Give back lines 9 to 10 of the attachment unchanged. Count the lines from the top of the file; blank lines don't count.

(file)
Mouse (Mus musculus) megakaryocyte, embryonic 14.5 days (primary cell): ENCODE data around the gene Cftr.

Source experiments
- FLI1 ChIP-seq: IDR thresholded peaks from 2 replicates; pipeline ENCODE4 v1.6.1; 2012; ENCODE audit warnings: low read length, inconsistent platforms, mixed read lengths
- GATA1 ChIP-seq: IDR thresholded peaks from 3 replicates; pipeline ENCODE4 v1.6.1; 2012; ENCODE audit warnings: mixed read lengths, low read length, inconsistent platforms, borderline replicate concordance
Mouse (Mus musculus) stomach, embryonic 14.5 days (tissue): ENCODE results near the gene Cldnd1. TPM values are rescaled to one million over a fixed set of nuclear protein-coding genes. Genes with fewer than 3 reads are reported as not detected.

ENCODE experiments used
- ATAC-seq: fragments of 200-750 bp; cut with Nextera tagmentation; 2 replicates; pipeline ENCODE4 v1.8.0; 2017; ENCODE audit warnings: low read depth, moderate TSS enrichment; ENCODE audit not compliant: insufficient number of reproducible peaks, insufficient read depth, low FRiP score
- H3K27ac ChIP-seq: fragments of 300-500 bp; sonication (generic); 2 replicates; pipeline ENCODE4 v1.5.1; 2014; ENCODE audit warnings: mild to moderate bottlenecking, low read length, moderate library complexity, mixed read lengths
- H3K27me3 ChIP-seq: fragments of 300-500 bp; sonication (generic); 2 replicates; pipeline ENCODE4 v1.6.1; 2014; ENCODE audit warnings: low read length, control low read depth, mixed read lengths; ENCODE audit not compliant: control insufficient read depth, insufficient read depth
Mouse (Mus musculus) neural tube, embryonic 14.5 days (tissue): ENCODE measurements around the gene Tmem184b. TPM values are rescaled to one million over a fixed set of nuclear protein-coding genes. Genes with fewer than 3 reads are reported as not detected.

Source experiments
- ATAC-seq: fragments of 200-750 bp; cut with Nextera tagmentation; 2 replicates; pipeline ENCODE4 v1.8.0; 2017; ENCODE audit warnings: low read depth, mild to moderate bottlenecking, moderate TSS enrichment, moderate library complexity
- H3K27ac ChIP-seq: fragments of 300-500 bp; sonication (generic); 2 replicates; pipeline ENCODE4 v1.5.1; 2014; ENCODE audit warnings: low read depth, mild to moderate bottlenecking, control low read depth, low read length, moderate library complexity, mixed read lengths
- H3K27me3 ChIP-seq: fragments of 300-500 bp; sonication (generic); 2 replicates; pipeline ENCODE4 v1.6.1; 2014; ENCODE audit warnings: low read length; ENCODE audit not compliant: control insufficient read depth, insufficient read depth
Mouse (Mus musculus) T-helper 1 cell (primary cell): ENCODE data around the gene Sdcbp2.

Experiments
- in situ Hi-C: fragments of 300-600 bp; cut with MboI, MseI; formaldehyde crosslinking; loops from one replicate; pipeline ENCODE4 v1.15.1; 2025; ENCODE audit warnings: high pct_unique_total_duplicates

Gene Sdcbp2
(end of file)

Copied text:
- H3K27me3 ChIP-seq: fragments of 300-500 bp; sonication (generic); 2 replicates; pipeline ENCODE4 v1.6.1; 2014; ENCODE audit warnings: low read length, control low read depth, mixed read lengths; ENCODE audit not compliant: control insufficient read depth, insufficient read depth
Mouse (Mus musculus) neural tube, embryonic 14.5 days (tissue): ENCODE measurements around the gene Tmem184b. TPM values are rescaled to one million over a fixed set of nuclear protein-coding genes. Genes with fewer than 3 reads are reported as not detected.